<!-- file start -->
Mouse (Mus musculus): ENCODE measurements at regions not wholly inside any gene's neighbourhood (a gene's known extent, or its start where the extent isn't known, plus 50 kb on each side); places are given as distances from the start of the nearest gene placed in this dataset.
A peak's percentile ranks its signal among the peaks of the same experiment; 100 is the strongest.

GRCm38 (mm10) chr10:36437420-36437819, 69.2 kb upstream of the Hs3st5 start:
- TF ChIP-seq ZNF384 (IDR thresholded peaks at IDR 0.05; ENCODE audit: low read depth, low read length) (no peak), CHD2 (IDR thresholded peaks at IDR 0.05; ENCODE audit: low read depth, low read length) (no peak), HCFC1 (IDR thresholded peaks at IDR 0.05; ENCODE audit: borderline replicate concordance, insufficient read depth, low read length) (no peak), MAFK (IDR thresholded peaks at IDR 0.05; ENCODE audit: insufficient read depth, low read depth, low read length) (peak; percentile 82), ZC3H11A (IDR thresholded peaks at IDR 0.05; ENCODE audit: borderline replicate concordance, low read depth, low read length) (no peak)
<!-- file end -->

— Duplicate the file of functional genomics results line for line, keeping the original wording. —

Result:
Mouse (Mus musculus): ENCODE measurements at regions not wholly inside any gene's neighbourhood (a gene's known extent, or its start where the extent isn't known, plus 50 kb on each side); places are given as distances from the start of the nearest gene placed in this dataset.
A peak's percentile ranks its signal among the peaks of the same experiment; 100 is the strongest.

GRCm38 (mm10) chr10:36437420-36437819, 69.2 kb upstream of the Hs3st5 start:
- TF ChIP-seq ZNF384 (IDR thresholded peaks at IDR 0.05; ENCODE audit: low read depth, low read length) (no peak), CHD2 (IDR thresholded peaks at IDR 0.05; ENCODE audit: low read depth, low read length) (no peak), HCFC1 (IDR thresholded peaks at IDR 0.05; ENCODE audit: borderline replicate concordance, insufficient read depth, low read length) (no peak), MAFK (IDR thresholded peaks at IDR 0.05; ENCODE audit: insufficient read depth, low read depth, low read length) (peak; percentile 82), ZC3H11A (IDR thresholded peaks at IDR 0.05; ENCODE audit: borderline replicate concordance, low read depth, low read length) (no peak)